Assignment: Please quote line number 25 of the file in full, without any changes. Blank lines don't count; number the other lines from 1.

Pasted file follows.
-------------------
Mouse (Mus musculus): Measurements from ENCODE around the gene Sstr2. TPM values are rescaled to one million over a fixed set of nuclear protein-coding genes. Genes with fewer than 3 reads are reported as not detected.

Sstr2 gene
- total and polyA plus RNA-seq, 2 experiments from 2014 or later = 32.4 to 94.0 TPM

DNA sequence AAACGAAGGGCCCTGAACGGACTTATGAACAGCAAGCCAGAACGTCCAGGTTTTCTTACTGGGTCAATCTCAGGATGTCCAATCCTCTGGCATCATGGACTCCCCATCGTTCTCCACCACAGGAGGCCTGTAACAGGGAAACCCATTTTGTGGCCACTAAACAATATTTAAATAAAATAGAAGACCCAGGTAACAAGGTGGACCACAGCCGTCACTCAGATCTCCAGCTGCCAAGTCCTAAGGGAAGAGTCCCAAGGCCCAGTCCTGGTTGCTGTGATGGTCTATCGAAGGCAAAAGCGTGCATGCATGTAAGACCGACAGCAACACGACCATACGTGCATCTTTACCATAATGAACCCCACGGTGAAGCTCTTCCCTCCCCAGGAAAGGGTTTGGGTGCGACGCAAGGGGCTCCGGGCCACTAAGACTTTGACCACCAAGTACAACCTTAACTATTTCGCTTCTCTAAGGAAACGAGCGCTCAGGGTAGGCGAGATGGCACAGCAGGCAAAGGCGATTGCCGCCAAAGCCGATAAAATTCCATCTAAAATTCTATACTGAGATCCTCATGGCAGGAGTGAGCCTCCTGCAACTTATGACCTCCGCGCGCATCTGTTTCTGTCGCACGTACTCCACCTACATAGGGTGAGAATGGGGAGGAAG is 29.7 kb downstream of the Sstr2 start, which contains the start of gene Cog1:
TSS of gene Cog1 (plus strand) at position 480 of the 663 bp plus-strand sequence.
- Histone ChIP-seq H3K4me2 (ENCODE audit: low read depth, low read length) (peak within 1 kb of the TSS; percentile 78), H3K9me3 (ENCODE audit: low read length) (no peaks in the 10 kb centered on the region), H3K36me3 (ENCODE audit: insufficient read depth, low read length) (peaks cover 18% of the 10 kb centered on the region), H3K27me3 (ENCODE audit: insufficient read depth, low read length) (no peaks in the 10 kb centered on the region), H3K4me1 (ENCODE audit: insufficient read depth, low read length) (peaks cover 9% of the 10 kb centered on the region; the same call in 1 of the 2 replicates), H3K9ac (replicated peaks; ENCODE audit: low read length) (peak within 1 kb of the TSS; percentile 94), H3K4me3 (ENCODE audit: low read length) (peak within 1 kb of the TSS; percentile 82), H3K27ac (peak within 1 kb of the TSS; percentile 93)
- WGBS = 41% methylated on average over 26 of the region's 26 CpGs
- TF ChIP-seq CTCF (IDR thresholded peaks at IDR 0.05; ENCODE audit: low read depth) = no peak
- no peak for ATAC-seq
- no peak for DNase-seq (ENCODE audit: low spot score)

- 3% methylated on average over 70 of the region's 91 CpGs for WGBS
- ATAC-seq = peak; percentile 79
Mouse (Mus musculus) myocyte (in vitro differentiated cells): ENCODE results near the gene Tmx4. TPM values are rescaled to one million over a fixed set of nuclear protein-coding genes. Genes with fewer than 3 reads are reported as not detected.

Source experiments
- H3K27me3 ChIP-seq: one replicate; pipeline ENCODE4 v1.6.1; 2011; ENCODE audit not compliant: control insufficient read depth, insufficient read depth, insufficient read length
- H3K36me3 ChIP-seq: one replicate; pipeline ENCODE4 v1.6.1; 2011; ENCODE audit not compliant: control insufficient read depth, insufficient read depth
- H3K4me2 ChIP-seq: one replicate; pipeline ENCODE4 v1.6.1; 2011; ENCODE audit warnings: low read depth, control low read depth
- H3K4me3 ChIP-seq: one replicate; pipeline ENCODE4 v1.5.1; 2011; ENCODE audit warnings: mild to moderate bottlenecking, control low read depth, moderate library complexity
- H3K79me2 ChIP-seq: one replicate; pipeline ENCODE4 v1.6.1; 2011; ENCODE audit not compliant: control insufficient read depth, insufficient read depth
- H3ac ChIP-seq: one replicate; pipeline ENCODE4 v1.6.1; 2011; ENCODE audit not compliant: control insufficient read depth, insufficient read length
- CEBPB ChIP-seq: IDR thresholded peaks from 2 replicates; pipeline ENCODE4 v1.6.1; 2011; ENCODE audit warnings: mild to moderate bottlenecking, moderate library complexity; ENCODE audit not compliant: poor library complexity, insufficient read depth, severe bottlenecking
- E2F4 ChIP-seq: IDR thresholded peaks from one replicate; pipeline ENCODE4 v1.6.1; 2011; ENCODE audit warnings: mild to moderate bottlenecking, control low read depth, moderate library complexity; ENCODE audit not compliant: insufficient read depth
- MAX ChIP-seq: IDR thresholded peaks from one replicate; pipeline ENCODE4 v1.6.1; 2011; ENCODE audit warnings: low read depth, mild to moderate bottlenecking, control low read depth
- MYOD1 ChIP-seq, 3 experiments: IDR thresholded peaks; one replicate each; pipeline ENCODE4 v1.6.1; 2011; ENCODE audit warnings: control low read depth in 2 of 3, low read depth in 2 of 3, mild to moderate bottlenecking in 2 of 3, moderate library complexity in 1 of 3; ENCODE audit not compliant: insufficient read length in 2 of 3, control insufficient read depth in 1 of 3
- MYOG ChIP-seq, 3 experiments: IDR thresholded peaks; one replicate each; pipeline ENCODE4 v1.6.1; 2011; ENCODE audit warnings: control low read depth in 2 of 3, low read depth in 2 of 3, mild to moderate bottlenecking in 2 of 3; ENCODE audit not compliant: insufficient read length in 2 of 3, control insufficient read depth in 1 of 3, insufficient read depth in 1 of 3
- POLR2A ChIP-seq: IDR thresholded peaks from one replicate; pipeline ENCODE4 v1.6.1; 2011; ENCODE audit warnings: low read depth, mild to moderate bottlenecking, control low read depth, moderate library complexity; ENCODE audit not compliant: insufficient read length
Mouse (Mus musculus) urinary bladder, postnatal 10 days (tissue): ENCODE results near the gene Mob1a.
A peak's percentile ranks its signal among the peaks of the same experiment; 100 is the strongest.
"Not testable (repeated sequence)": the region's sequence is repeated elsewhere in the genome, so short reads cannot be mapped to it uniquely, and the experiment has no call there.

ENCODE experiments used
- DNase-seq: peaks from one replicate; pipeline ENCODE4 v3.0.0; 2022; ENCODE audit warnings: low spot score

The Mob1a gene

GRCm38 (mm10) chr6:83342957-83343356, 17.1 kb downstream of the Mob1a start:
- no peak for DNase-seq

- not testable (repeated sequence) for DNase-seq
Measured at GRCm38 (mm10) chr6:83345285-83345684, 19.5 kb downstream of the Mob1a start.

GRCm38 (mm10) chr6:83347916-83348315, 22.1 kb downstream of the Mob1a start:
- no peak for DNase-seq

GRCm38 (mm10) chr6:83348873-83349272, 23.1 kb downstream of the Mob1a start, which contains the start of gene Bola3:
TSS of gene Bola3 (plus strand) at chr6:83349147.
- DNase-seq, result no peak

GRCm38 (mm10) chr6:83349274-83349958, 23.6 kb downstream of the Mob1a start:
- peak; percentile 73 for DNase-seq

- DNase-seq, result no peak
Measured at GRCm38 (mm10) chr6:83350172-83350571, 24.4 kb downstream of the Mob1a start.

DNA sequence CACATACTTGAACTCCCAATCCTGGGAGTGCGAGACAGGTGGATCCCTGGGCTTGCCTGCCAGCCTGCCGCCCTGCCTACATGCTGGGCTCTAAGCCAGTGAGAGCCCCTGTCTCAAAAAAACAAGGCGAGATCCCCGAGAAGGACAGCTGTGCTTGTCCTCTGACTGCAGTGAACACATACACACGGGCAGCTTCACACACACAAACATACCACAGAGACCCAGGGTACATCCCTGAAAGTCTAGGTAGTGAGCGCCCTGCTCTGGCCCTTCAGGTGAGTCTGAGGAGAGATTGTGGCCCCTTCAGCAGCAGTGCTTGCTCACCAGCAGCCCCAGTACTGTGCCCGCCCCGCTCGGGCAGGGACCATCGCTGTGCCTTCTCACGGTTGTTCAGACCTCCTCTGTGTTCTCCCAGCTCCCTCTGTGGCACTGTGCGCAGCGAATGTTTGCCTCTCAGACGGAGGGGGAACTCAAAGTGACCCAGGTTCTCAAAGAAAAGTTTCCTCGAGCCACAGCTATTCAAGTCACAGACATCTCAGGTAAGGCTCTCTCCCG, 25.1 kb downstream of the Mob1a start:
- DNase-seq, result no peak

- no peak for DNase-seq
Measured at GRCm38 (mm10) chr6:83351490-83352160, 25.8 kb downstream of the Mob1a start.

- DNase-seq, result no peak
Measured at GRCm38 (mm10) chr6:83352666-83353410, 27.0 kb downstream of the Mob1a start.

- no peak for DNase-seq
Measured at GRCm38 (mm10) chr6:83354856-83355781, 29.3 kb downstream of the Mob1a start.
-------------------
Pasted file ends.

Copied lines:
- MYOG ChIP-seq, 3 experiments: IDR thresholded peaks; one replicate each; pipeline ENCODE4 v1.6.1; 2011; ENCODE audit warnings: control low read depth in 2 of 3, low read depth in 2 of 3, mild to moderate bottlenecking in 2 of 3; ENCODE audit not compliant: insufficient read length in 2 of 3, control insufficient read depth in 1 of 3, insufficient read depth in 1 of 3